The object made no noise I could hear. It simply hung there silently against the moonless, star-filled sky, its yellow rings turning more like decorations or ventilators than propellers. I stared a long time, possibly twenty or thirty seconds, before reacting in any way I remember. My first reaction, or impression, when it came, was unequivocal. I said to myself, That thing is man-made.
Perhaps I got this impression from its symmetrical, ornamental look, which struck me as more human than alien, as something created more for psychological effect than for serious space travel. I thought it might be some kind of elaborate hoax.
Yet its uncanny ability to stay aloft noiselessly and motionlessly except for the yellow circles might well have justified my seeing it as non-human. Why, given the total unfamiliarity and oddness of what my senses were registering, didn't I give more weight to that possibility instead of so quickly rejecting it?
Part of the answer, I think, lies in the culture of realistic, scientific, evidence-based rationality I was raised in. My mother was born in 1900 to an American family whose males had been college-educated for generations. She and one of her three sisters were encouraged to get college degrees for the first time in the family's history. My father was born in 1903 in Germany to a similarly well-educated family. There was never a doubt I and my brother would go to college.
My mother's family favored the liberal arts, which in those days meant studying math and science as well as literature, history, and foreign language at the college level. My freshman and sophomore years at Amherst, where I enrolled in 1953, consisted of grueling requirements in english, history, foreign language, calculus, physics, and general science that inclined me toward a major in science till I ran afoul of a math elective I had to either drop or fail. Since grade school I'd been taught to think critically and base my arguments on solid evidence.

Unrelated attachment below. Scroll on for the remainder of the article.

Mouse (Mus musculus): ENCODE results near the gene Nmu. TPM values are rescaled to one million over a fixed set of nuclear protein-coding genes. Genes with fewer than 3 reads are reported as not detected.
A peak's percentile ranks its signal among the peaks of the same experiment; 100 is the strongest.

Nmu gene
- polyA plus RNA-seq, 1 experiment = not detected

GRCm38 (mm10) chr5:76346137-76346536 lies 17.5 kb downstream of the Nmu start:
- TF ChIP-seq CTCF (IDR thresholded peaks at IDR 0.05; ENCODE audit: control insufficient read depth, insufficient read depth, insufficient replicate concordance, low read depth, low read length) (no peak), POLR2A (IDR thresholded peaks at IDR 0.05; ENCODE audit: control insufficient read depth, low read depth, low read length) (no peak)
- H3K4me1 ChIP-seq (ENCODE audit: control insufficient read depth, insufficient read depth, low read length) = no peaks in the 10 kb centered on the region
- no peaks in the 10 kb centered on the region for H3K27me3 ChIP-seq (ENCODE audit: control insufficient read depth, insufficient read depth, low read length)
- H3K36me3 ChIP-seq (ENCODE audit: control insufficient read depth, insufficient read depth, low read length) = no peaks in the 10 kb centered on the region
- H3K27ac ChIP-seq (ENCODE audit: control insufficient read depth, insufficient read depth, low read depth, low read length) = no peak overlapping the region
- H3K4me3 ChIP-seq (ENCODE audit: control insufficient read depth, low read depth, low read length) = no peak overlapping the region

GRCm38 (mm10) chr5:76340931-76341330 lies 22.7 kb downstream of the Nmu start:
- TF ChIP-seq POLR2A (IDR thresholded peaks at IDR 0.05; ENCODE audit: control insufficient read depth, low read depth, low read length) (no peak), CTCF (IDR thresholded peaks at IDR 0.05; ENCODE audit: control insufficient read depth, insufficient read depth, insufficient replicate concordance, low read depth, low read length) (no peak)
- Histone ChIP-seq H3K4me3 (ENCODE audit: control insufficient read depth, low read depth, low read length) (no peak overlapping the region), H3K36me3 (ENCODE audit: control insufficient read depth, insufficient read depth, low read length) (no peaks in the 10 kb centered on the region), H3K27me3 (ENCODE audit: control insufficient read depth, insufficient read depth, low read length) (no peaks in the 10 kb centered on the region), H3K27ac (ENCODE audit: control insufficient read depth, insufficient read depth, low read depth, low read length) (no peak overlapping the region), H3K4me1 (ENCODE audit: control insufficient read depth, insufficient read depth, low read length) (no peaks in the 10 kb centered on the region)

Part of the answer was also that the cold war with the Soviet bloc was in full swing, and the likelihood of secret military research, especially on intelligence-gathering aircraft, was great. Since the object floating above me didn't seem at all hostile, I assumed it might be some kind of U.S. military vehicle. This was reinforced a few minutes later, after it disappeared, when I recalled that one of the ring of antiballistic-missile Nike bases circling Washington was located in Davidsonville not a mile from where I'd stopped the car. The UFO might have been linked in some way to the Nike base.
Of course that possibility didn't preclude it's being an extra-terrestrial spaceship investigating terrestrial weapons, a thought that actually did cross my mind when I got back in the car to drive home after the UFO was gone.
Yet even the weirdness of the way it left didn't shake my initial judgment it was man-made. After hovering over me for a couple of minutes, during which I tried unsuccessfully to figure out what it was, it started moving toward Annapolis, ten miles east. After following a straight path for a few seconds, it abruptly changed course to another straight path. It zigzagged slowly back and forth like this several times, as though searching for something. As it receded, the orange and yellow light from its underside gradually narrowed to a thin streak in the distance. Nothing of its upper structure, if it had one, ever became visible.
When the streak was just above the horizon, it made several quick zigzags, darted north at tremendous speed, and vanished. Whether it went over the horizon, turned off it lights, or was simply too far away to see was unclear to me. Its zigag movements and final burst of speed were so bizarre that to this day, despite my strong feeling it was man-made, I'm not absolutely sure it was.
I've never discussed or described any of this before, mainly because I've never considered it worth talking about without corroborative explanation, which has never come to light. Corroboration of a limited kind came the next day, when the local Annapolis newspaper reported that two state policemen had seen a kidney-shaped object with orange and yellow lights the night before near Severna Park, Maryland, fifteen miles north. Though I never really thought I'd gone wacko and dreamed it up, I was relieved to learn the troopers had seen it too.